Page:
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  1. #1
    Daily Rider Robert C's Avatar
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    Odd instability with passenger

    First, the bike. For my general utility bike I ride an old Schwinn c.1984. This a lugged steel bike with 27” road tires. It has a Wald rack and two folding Wald baskets.

    I had an odd condition today. I rode down to the bus stop to get my daughter (20) and she hopped on the rack, sidesaddle, and we rode off. However, it was extremely wobbly. Almost to the point of being unworkable (but it was that or walk a mile and a half in flip-flops).

    Any ideas what may have been wrong? This is the first time we ever did this in the US. However, we rode this way often in P.R. China. This bike seems a bit more flexy (older steel v. a newer bike) that the ones I had in China. We considered that the tires on this bike are narrower.

    The Wald, steel, rack is as good, if not better, than the ones we had in China. There was the issue that I am a bit out of practice, having not ridden with a passenger in over six months. It did get smoother, but it never felt as stable as I remember.

    Any thoughts? Has any one else had something similar and what did you think the difference was?

  2. #2
    Pedaled too far. Artkansas's Avatar
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    How is the bike in hands-off riding? The extra weight could affect things if the bikes frame is out of true. Could the extra weight have knocked the rear wheel out of alignment?
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  3. #3
    Daily Rider Robert C's Avatar
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    I can't ride this one no hands. But then, I couldn't ride my "giant Tourer 2.0" no hands either. I will check the rear wheel. It has a weird spacer in the rear dropout on one side that I have never figured out what it is for.

  4. #4
    tsl
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    It could just be geometry differences. I have two bikes. One becomes wobbly and twitchy when I carry more than 20 pounds or so in the panniers. The other makes loads up to 60 pounds seem to disappear. Haven't had occasion to carry more.
    My two favorite things in life are libraries and bicycles. They both move people forward without wasting anything.
    The perfect day: Riding a bike to the library.—Peter Golkin


    Lucky for me, I work at a library and bike to work.

  5. #5
    Senior Member zeppinger's Avatar
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    I would guess that your old bike in China had a longer chainstay so that when someone sat on the rear rack then their weight would be mostly over the rear wheel or possibly even a little bit between the front and rear wheels. The Schwin may put the passengers weight behind the rear wheel causing the bike to wag its back end like a dog with a little steering input. This was my problem when I was touring with a short chainstay bike with good racks and a true frame.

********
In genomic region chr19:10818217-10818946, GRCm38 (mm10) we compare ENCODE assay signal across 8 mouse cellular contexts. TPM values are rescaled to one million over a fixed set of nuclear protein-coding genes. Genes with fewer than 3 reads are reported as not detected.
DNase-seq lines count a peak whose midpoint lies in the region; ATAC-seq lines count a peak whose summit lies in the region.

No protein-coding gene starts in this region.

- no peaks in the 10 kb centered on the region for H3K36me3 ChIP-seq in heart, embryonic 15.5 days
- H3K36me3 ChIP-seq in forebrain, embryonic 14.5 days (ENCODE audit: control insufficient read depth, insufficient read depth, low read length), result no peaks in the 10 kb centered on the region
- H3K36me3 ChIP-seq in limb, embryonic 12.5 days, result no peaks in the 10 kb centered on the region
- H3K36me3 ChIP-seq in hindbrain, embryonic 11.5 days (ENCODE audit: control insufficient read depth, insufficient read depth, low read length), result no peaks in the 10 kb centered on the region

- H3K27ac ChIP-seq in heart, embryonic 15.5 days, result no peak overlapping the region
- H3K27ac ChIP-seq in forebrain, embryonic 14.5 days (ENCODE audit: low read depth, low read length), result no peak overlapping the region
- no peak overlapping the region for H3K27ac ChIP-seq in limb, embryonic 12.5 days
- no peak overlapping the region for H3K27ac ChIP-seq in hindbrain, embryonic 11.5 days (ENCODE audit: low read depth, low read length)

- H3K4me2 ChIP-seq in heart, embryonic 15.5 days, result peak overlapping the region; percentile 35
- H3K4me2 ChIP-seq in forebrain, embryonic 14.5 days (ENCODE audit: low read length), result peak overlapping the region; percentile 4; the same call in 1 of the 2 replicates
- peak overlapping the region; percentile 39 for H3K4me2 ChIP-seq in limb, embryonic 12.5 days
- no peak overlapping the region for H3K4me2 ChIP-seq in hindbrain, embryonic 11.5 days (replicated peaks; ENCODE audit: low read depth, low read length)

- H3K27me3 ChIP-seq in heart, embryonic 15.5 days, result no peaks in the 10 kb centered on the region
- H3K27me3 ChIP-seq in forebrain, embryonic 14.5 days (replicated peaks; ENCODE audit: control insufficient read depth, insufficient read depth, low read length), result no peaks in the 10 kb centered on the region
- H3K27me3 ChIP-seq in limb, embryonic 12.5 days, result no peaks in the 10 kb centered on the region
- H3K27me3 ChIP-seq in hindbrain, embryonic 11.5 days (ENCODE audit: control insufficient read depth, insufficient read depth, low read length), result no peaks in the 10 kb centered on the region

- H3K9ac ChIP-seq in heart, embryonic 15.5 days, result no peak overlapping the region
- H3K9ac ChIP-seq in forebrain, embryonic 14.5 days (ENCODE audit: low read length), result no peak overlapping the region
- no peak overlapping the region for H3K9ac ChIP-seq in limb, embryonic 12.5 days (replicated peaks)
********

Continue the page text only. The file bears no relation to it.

However, I could be wrong...

  6. #6
    gwd
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    I vote for short chain stay putting the weight out back too far. Next time try putting the passenger side saddle on the top tube and see if that helps. That would tell you something. Around here I see more people carrying passengers on the top tube than on the rear, except on extra cycles of course. Of course, most people have flimsy rear racks if any.

  7. #7
    Humvee of bikes =Worksman Nightshade's Avatar
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    check for loose or broken spokes that will not support the load on a rack.
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  8. #8
    Daily Rider Robert C's Avatar
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    Quote Originally Posted by tsl View Post
    It could just be geometry differences. I have two bikes. One becomes wobbly and twitchy when I carry more than 20 pounds or so in the panniers. The other makes loads up to 60 pounds seem to disappear. Haven't had occasion to carry more.
    I think this is probably it.

    I went out and looked . The axle had not slipped in the dropout, the spokes all made an even sound, no nuts or bolts missing.

    This is the bike in question and I can see that the rack is a ways back. The baskets extend further back than the end of the rack; but, I suspect that she was putting weight on that part as well.

  9. #9
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    Uh, what's the rated load capacity on your rack? I'm just worried that it might buckle if you hit a pothole or something. I think the PRC bikes are pretty bombproof and are more or less designed to take an astounding amount of abuse.

    FWIW, I wouldn't feel comfortable doubling anyone.

  10. #10
    practically invincible.
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    That bike is just not made for it. Your bike in China was probably made for carrying cargo, with much thicker tubing, a lower center of gravity, longer chainstays, etc. This bike is made for racing, and definitely not for carrying the weight of two people. They're vastly different in geometry, that's all. (And I wouldn't really think it'd be a good idea to try that again...probably not safe...)

  11. #11
    In the right lane gerv's Avatar
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    The extra weight in the back probably made the front steering kinda "light" too.

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